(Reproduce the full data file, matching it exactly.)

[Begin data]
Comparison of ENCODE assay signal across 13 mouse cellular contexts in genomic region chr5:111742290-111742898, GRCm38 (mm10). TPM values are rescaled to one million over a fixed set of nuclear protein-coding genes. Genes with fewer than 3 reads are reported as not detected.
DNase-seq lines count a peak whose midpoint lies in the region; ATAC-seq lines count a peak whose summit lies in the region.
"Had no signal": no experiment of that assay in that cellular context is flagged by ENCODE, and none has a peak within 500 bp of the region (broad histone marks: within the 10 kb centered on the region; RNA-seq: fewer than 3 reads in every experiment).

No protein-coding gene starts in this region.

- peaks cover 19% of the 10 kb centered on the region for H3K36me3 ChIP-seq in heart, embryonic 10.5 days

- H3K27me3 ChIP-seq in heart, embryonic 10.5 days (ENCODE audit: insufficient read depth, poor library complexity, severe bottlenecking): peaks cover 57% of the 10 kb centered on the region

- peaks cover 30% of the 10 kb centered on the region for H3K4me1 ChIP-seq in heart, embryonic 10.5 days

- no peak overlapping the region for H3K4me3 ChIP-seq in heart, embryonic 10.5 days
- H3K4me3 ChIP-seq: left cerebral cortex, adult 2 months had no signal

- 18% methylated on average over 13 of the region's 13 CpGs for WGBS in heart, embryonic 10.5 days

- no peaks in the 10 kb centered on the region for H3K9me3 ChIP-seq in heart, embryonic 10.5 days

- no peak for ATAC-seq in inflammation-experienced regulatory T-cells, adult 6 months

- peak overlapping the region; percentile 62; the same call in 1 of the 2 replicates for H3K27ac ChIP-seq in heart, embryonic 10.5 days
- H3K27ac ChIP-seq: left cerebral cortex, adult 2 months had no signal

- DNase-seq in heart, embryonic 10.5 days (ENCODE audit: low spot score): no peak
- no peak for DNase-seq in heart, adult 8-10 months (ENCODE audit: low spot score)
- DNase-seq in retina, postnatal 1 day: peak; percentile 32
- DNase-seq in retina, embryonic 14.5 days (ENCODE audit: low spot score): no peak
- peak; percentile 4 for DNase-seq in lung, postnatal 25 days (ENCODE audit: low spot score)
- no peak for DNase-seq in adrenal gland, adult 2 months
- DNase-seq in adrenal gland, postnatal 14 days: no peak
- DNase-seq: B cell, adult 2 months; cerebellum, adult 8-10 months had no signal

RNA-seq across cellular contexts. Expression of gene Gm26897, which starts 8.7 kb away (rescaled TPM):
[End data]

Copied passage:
Comparison of ENCODE assay signal across 13 mouse cellular contexts in genomic region chr5:111742290-111742898, GRCm38 (mm10). TPM values are rescaled to one million over a fixed set of nuclear protein-coding genes. Genes with fewer than 3 reads are reported as not detected.
DNase-seq lines count a peak whose midpoint lies in the region; ATAC-seq lines count a peak whose summit lies in the region.
"Had no signal": no experiment of that assay in that cellular context is flagged by ENCODE, and none has a peak within 500 bp of the region (broad histone marks: within the 10 kb centered on the region; RNA-seq: fewer than 3 reads in every experiment).

No protein-coding gene starts in this region.

- peaks cover 19% of the 10 kb centered on the region for H3K36me3 ChIP-seq in heart, embryonic 10.5 days

- H3K27me3 ChIP-seq in heart, embryonic 10.5 days (ENCODE audit: insufficient read depth, poor library complexity, severe bottlenecking): peaks cover 57% of the 10 kb centered on the region

- peaks cover 30% of the 10 kb centered on the region for H3K4me1 ChIP-seq in heart, embryonic 10.5 days

- no peak overlapping the region for H3K4me3 ChIP-seq in heart, embryonic 10.5 days
- H3K4me3 ChIP-seq: left cerebral cortex, adult 2 months had no signal

- 18% methylated on average over 13 of the region's 13 CpGs for WGBS in heart, embryonic 10.5 days

- no peaks in the 10 kb centered on the region for H3K9me3 ChIP-seq in heart, embryonic 10.5 days

- no peak for ATAC-seq in inflammation-experienced regulatory T-cells, adult 6 months

- peak overlapping the region; percentile 62; the same call in 1 of the 2 replicates for H3K27ac ChIP-seq in heart, embryonic 10.5 days
- H3K27ac ChIP-seq: left cerebral cortex, adult 2 months had no signal

- DNase-seq in heart, embryonic 10.5 days (ENCODE audit: low spot score): no peak
- no peak for DNase-seq in heart, adult 8-10 months (ENCODE audit: low spot score)
- DNase-seq in retina, postnatal 1 day: peak; percentile 32
- DNase-seq in retina, embryonic 14.5 days (ENCODE audit: low spot score): no peak
- peak; percentile 4 for DNase-seq in lung, postnatal 25 days (ENCODE audit: low spot score)
- no peak for DNase-seq in adrenal gland, adult 2 months
- DNase-seq in adrenal gland, postnatal 14 days: no peak
- DNase-seq: B cell, adult 2 months; cerebellum, adult 8-10 months had no signal

RNA-seq across cellular contexts. Expression of gene Gm26897, which starts 8.7 kb away (rescaled TPM):